EASA has been working over the past two years to build the certification framework necessary for commercialized eVTOL operations. These efforts have included proposed rule-making for eVTOL design specifications, vertiport operations, and organizational streamlines to combine general aviation and eVTOL aerial mobility certification.

The Civil Aviation Authority (CAA) of the United Kingdom has this week announced that it will follow the standards set in place by EASA (European Union Aviation Safety Agency) for eVTOL certification. The rule set by EASA known as Special Conditions (SC)-VTOL will now be the basis for all new aerial mobility platforms in the UK and EU.

Rob Bishton, CAA’s group director for safety and airspace regulation

“The decision to adopt SC-VTOL as our certification basis will support U.K. manufacturers and enable them to easily access the global market for eVTOL aircraft,” said Rob Bishton, CAA’s group director for safety and airspace regulation, in a press release. “We will continue to work with the industry to help promote and facilitate innovation throughout aviation.”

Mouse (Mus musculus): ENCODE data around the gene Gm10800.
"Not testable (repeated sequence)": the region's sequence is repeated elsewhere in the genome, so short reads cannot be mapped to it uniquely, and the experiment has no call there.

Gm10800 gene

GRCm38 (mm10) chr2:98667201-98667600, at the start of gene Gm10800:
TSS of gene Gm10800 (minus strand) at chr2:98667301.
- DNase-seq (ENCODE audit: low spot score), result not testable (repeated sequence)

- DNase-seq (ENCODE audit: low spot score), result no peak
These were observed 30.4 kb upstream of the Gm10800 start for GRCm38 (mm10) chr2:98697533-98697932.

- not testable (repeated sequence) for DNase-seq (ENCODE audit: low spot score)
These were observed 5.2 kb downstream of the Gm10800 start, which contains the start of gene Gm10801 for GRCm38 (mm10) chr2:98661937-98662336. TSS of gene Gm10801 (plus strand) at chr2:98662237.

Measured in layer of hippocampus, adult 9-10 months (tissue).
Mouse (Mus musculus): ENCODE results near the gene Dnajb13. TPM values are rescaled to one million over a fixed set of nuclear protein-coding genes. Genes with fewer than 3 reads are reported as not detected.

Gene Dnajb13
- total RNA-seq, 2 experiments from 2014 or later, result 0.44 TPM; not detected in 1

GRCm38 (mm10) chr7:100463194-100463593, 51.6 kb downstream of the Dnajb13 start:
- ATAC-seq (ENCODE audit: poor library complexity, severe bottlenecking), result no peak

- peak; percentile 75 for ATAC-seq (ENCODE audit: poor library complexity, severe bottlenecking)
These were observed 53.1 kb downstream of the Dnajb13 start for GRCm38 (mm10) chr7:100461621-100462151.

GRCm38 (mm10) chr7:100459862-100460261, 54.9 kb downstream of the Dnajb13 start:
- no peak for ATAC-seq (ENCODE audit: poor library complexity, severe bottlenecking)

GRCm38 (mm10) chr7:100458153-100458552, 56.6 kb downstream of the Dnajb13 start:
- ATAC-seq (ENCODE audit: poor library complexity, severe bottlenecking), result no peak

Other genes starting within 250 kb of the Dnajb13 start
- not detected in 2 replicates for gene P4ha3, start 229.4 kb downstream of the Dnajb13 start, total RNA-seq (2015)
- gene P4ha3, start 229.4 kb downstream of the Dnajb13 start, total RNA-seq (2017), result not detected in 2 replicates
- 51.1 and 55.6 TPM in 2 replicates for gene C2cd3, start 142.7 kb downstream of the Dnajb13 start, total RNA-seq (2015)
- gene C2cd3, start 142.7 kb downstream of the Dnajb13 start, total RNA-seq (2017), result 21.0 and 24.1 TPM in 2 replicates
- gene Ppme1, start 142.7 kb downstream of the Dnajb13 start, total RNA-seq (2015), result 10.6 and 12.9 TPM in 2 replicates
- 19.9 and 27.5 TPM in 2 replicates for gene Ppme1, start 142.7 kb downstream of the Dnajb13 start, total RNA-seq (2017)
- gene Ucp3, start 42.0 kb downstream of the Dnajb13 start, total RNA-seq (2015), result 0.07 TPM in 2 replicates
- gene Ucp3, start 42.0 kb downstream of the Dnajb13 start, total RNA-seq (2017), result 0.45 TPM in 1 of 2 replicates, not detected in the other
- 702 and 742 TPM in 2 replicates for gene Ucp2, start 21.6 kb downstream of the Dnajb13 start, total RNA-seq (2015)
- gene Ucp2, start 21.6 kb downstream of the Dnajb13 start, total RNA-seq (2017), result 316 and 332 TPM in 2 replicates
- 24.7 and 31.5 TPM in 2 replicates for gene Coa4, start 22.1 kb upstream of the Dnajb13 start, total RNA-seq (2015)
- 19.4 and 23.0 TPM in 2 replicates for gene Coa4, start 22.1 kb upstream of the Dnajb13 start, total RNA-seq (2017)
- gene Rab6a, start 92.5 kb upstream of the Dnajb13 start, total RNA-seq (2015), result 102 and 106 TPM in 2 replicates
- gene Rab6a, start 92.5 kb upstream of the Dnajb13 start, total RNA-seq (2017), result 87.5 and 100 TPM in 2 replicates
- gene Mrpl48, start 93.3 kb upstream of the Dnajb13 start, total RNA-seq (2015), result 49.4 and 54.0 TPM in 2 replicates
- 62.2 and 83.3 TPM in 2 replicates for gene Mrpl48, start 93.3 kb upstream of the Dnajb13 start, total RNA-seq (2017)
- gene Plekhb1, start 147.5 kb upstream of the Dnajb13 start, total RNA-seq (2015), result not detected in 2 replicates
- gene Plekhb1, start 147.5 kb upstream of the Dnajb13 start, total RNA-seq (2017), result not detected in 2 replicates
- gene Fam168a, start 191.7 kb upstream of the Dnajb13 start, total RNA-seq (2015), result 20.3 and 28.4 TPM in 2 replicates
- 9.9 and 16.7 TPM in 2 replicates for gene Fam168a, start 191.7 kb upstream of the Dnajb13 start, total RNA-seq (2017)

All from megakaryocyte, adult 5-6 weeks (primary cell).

The Special Conditions will allow manufactures and the CAA to develop safety requirements as these new technologies come to market and provide the basis for approval.

In implementing these new standards, the CAA will continue to proactively engage and collaborate with other global national aviation authorities, such as the US Federal Aviation Administration (FAA), to share approaches, lessons learned, and safety insights.

Harmonizing safety standards across nations and continents helps to maintain high levels of safety, reduces industry costs, and increases efficiency in the regulations development process. Through this governmental collaboration, the UK aerial mobility industry will now have easier access to a wider global market.

Why it’s important: Streamlined and harmonized certification standards across Europe and North America would greatly simplify eVTOL maker’s development timelines and costs while ensuring a uniform level of safety in various geographic markets. As eVTOL aircraft begin achieving certification with EASA, expect to see other countries’ certifications roll out shortly after thanks to efforts like these between aviation regulatory agencies.

Posted by Ross Piscoran